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Tech Layoffs: COVID-19 Means Ups and Downs for the Foreseeable Future

IT pros in the mobile workforce will find it easier to get a new job.

Edward Gately

March 26, 2020

4 Min Read
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The COVID-19 pandemic has led to a record-shattering number of Americans filing unemployment this week, and uncertainty looms as to which types of jobs are being impacted and how long people will be out of work.

According to the U.S. Department of Labor, nearly 3.3 million initial unemployment claims were filed this week, smashing previous records of 665,000 in March 2009 and the all-time mark of 695,000 in October 1982.

So how is this impacting tech sector employment? Victor Janulaitis, Janco Associates‘ CEO, tells Channel Partners any IT pro who already is working remotely is probably in a much safer position and more protected from a layoff.

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Janco’s Victor Janulaitis

“On the reverse side, IT pros working on legacy systems at companies that have not moved toward mobile computing for enterprise operations are at the greatest risks,” he said.

Tim Herbert, CompTIA‘s executive vice president for research and market intelligence, tells Channel Partners that analysis of employer job posting data from Burning Glass Labor Insights suggests there may be more stability in IT hiring than what may be expected given the situation.

“As businesses across the economy make the transition to remote work and operations, the need for robust platforms to facilitate communications, collaboration and continuity become even more critical,” he said. “It makes sense that the companies providing these technologies, along with ancillary services such as cybersecurity and data loss prevention, will continue to maintain or even expand their workforce in response to customer demand.”

Many industries have taken a financial hit due to the coronavirus, but what is unknown is the degree to which lost revenue is postponed, shifted to other expenditures or permanently displaced, Hebert said. The length and severity of the outbreak will determine if the recessionary impact is “more V-shaped, meaning a relatively short-lived dip and rebound, or a more prolonged U-shaped decline and slow recovery period,” he said.

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CompTIA’s Tim Herbert

“Industries most directly affected – travel, hospitality, restaurant, insurance, etc. – are all buyers of technology, so technology vendors and service providers could experience sales decline in the short term,” he added. “Again, it’s too early to tell if these intended purchases among U.S. and overseas customers will be postponed to later in the year, or shifted to other areas, such as upgrades to technologies that facilitate remote work or enhance disaster recovery effectiveness. The other big concern revolves around disruptions to global supply chains, which negatively impact the bottom lines of OEMs, but could potentially also lead to higher prices down the road, which hurts customers.”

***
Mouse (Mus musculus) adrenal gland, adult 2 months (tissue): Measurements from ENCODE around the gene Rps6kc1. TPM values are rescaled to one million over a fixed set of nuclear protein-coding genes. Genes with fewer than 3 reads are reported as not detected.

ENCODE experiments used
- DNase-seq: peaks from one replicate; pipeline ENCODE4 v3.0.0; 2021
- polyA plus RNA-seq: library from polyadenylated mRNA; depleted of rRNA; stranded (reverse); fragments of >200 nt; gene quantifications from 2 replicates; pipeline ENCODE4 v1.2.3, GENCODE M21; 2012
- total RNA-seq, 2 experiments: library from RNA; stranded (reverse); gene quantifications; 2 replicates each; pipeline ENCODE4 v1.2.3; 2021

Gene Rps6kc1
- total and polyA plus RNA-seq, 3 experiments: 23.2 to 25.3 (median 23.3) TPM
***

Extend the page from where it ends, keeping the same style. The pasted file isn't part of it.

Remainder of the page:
As it relates to IT workers within these industry sectors, it could mean some layoffs, especially at SMBs that have fewer options to weather the storm, Herbert said. Although in situations where companies have an opportunity to leverage an online presence, such as retailers, it may increase the need for additional web developers, e-commerce and IT support staff, he said.

Recent outbreaks drawing comparisons to coronavirus, such as Zika or swine flu, appear to have had little or no impact on tech hiring, he said. The most recent example of a significant event causing a broad downturn in tech hiring was …

… the financial crisis of 2008-2009. In 2009, tech industry employment fell 4.7%, while tech occupation employment fell 2.1%.

“Because the recession was so deep, there wasn’t much tech employers could do other than wait it out,” Herbert said. “Compared to many other industry sectors, tech fared reasonably well. By 2011, tech industry employment returned to 2.6% growth and tech occupation employment grew 4.5% (annual tech employment growth has been positive ever since).”

IT pros who are in the mobile workforce will find it easier to get a new job, Janulaitis said. They already have the skills in high demand, plus they know how to find a job without going into the office.

In addition, technical experts who know the workspace of online contracting sites like Freelancer will find it easier to find a new opportunity, he said.

“As the pandemic continues, legacy IT teams will be at greater risk for displacement,” Janulaitis said. “The shift will be to a more mobile workforce. The paradigm for what an IT organization looks like and how it operates will change dramatically as the pandemic lengthens. Unless an IT worker embraces the new mobility environment, including self-development, they will find that they are in the same place as all of the people hired at the peak of the dot-com boom. When the bust came, there were no jobs available for them because they were not qualified.”

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About the Author(s)

Edward Gately

Senior News Editor, Channel Futures

As news editor, Edward Gately covers cybersecurity, new channel programs and program changes, M&A and other IT channel trends. Prior to Informa, he spent 26 years as a newspaper journalist in Texas, Louisiana and Arizona.

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